Bacton Low Rise Estate

by | 06. Feb 2017

Project | Residential

Apartments from Phase 1 of Bacton Low Rise Estate. Photograph by Tim Crocker

By Nina Tory-Henderson

Since 2011 the London Borough of Camden, Karakusevic Carson Architects, and the residents of Bacton Low Rise Estate have been working together towards an ambitious masterplan for the sites redevelopment. Although the built fabric of the existing estate was in poor condition, it’s social fabric remained cohesive – a thriving and rooted community with families reaching back up to four generations. The locals expressed an overwhelming desire to remain living there together, among trusted friends, family and neighbours. The recently completed first phase of the masterplan was therefore a concentrated effort to provide new homes within the neighbourhood prior to rebuilding the existing estate, avoiding the common ‘double decant’ situation whereby residents are forced out of their homes for long, sometimes unforeseeable periods of time during demolition and construction. In November 2015, 44 social-tenant families were rehoused into new, generous homes designed by Karakusevic Carson Architects. Phase 2 of construction is due to commence this year, which will provide a total of close to 300 dwellings of mixed-tenure housing.

The Bacton Estate development is part of the London Borough of Camden’s Community Investment Programme, a response to stripped government funding which makes innovative use of council owned land to improve public facilities. Bacton estate is a flagship project for the program using a cross-subsidy funding model, the sale of private homes funding the new social housing. With Camden council as client and developer, they retain any value generated from the sale of the units which is then reinvested back into social capital, with no developer cut.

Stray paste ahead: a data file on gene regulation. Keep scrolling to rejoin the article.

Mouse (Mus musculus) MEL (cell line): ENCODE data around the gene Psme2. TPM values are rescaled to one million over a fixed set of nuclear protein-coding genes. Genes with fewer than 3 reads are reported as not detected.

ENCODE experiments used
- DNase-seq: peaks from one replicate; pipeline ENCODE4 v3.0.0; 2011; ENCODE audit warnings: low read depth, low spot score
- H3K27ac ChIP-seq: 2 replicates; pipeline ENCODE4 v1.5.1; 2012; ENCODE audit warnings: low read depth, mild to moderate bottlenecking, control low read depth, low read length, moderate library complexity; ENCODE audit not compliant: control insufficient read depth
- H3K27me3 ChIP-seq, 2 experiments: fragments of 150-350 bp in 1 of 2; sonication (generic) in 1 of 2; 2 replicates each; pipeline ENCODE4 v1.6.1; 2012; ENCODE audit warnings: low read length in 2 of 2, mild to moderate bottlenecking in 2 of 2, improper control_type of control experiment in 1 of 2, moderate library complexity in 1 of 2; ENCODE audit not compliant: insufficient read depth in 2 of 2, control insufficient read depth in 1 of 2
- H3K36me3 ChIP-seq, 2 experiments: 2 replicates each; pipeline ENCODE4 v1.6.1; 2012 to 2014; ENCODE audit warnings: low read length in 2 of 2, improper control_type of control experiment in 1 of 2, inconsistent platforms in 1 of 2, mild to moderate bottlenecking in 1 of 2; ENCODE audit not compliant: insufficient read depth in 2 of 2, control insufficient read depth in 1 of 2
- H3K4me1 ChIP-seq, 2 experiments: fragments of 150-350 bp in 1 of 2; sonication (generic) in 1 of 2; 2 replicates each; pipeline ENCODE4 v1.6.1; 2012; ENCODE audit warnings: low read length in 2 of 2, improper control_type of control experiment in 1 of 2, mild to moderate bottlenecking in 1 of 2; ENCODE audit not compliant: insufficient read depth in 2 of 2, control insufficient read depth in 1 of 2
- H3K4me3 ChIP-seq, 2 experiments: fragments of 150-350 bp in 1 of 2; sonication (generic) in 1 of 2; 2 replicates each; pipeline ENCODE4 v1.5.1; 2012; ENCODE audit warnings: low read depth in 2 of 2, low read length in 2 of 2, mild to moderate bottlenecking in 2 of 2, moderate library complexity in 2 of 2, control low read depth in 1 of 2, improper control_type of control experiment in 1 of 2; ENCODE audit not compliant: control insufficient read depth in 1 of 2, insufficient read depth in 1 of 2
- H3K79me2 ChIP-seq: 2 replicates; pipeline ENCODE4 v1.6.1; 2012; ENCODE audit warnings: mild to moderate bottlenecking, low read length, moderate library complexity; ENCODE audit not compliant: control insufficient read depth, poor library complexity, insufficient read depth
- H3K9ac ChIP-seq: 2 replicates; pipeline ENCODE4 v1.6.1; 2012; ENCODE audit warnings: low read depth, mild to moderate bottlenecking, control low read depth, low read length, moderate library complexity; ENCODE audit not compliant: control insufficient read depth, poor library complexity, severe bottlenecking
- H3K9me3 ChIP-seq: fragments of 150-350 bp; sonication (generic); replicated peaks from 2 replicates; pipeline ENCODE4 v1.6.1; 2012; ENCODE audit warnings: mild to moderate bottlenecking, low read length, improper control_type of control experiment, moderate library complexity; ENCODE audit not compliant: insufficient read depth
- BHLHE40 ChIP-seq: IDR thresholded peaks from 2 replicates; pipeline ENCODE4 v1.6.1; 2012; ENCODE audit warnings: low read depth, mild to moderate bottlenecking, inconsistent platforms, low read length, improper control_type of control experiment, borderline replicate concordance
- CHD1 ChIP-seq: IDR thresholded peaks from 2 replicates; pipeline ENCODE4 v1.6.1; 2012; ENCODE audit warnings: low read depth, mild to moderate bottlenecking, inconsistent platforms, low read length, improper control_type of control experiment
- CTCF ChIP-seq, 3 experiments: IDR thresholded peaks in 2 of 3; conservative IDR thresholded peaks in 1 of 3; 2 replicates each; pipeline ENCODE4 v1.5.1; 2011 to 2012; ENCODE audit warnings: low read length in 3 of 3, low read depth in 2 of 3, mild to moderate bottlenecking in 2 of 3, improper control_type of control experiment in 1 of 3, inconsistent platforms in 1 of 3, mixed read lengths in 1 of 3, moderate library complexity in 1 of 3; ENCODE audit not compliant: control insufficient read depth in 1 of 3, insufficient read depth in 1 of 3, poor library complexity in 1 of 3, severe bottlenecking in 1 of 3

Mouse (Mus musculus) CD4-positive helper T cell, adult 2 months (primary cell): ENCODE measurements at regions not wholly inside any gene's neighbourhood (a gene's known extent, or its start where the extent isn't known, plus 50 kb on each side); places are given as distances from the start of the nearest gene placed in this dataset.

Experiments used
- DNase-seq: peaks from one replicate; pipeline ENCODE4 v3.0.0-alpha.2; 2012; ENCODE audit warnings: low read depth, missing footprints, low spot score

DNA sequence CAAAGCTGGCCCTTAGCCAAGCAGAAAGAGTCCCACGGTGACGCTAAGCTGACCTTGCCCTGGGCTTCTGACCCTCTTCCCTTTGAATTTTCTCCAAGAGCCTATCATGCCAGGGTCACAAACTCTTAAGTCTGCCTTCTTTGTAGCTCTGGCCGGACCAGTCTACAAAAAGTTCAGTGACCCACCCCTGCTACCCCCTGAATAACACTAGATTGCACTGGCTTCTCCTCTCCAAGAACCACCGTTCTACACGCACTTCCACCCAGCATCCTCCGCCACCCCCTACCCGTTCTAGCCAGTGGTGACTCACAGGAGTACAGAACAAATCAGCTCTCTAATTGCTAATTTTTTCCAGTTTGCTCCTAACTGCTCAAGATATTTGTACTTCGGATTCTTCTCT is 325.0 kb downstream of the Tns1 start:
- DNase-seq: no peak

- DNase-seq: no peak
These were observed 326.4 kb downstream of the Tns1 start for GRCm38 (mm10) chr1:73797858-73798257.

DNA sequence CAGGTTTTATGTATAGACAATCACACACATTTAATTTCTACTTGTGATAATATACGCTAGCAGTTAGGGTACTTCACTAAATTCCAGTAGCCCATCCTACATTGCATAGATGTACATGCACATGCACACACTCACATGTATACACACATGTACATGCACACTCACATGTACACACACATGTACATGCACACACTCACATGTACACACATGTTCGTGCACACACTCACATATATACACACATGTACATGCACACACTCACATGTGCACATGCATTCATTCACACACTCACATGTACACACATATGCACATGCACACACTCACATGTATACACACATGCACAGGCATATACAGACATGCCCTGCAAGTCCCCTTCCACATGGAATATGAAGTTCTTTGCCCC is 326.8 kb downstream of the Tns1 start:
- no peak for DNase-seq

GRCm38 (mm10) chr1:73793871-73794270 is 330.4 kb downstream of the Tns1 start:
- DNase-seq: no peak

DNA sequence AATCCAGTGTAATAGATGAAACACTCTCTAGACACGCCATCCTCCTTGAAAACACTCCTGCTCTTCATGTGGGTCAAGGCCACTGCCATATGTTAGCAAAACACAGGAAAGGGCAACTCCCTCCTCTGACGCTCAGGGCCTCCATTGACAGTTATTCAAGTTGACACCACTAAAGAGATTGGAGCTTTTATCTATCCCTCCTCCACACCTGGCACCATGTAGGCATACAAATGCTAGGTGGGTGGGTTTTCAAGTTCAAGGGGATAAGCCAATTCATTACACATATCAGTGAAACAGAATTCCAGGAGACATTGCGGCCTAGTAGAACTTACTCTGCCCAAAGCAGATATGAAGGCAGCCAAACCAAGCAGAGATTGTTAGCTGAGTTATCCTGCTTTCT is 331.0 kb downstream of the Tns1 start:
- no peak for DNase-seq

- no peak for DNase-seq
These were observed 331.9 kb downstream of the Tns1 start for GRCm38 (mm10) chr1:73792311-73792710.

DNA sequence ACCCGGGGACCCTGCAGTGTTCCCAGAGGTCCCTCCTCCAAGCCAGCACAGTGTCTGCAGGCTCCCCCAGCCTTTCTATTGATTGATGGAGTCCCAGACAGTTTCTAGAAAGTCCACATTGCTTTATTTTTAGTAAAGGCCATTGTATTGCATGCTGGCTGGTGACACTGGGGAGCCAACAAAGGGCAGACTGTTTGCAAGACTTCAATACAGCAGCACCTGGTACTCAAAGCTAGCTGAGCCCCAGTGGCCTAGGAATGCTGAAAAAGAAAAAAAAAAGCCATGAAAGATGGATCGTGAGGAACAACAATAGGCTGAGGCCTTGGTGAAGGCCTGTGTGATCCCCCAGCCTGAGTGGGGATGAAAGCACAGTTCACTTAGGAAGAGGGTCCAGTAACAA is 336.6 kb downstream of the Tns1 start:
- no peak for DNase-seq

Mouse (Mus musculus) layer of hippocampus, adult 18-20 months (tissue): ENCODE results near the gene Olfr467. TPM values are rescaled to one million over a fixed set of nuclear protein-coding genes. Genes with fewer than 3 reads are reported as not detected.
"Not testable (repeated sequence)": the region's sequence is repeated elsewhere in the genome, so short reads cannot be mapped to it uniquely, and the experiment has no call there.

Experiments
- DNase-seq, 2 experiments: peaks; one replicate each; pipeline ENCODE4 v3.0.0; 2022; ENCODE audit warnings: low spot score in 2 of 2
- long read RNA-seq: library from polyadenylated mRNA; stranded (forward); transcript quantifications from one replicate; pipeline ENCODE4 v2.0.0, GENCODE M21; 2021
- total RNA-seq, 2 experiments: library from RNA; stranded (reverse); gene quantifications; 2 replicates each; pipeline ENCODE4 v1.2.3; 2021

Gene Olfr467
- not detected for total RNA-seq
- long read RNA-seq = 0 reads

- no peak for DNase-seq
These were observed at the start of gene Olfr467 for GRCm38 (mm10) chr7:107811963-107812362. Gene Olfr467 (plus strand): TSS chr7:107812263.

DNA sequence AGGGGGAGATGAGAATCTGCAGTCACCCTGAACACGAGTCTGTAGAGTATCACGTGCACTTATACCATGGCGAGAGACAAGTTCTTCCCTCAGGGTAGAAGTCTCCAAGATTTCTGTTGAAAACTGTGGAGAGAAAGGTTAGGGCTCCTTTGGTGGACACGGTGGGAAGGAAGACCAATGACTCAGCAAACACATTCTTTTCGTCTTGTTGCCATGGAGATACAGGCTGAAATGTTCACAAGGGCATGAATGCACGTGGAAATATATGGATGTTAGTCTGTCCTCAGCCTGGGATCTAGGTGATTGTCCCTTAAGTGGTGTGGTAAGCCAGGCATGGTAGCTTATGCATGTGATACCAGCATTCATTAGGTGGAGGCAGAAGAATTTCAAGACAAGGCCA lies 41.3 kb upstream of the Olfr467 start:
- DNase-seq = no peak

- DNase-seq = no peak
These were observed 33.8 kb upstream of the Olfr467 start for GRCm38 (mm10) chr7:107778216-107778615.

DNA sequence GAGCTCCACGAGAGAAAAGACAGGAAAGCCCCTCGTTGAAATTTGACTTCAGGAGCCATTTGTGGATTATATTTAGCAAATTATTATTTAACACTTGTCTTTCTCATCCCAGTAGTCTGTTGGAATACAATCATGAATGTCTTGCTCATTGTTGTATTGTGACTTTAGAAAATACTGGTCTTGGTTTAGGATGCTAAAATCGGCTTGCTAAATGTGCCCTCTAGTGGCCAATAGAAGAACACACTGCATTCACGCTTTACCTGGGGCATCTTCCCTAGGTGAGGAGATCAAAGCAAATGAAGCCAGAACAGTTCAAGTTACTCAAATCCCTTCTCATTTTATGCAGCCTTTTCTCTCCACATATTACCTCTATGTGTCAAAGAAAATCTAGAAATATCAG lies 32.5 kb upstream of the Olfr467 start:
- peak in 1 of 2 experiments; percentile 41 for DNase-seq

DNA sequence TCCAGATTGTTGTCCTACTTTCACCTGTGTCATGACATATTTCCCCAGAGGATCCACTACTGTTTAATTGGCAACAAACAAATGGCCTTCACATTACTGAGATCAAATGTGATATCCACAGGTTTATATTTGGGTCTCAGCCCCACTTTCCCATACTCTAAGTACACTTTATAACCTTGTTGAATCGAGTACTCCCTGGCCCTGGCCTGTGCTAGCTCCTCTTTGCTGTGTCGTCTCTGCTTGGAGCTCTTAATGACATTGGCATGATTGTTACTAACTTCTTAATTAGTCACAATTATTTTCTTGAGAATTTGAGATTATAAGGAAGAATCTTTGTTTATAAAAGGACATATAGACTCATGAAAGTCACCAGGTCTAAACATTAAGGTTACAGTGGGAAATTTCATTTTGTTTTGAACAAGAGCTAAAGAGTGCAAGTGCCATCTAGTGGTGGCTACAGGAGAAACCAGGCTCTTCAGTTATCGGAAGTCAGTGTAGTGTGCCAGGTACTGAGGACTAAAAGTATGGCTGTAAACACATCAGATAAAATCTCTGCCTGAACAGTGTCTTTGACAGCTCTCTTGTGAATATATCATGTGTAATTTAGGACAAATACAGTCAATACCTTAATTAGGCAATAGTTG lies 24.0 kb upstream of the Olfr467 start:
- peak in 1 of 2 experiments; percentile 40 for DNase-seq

The completed first phase includes apartments, terrace houses and maisonettes. Photograph by Tim Crocker


Photograph by Tim Crocker

Camden council & Karakusevic Carson Architects’ scheme is highly ambitious in its deliverables of liveability, sustainability, durability and exceptional public space, but remains modest and humble in its presence. These architects have worked hard towards a generous, simple and robust design for the Bacton Estate community.

To the north of the existing estate, the completed Phase 1 intelligently makes the most of its tight triangular site bordered by a railway line. Council homes of four-storey terrace houses and two to three bedroom maisonettes provide 35 – 70% additional space to the London standards. Each townhouse boasts four or five bedrooms, two living areas, three bathrooms, kitchen and dining on the first three levels, capped by a secluded roof terrace with dual aspect. Each floor is given full-height juliet windows overlooking the south-facing communal courtyard, flooding the living spaces with natural light. Lined up along the railway in a proud row, they take their cue from traditional London townhouses with strong vertical rhythms and handsome brick facades.


The townhouse entrances from the shared central courtyard. Photograph by Laura Cobb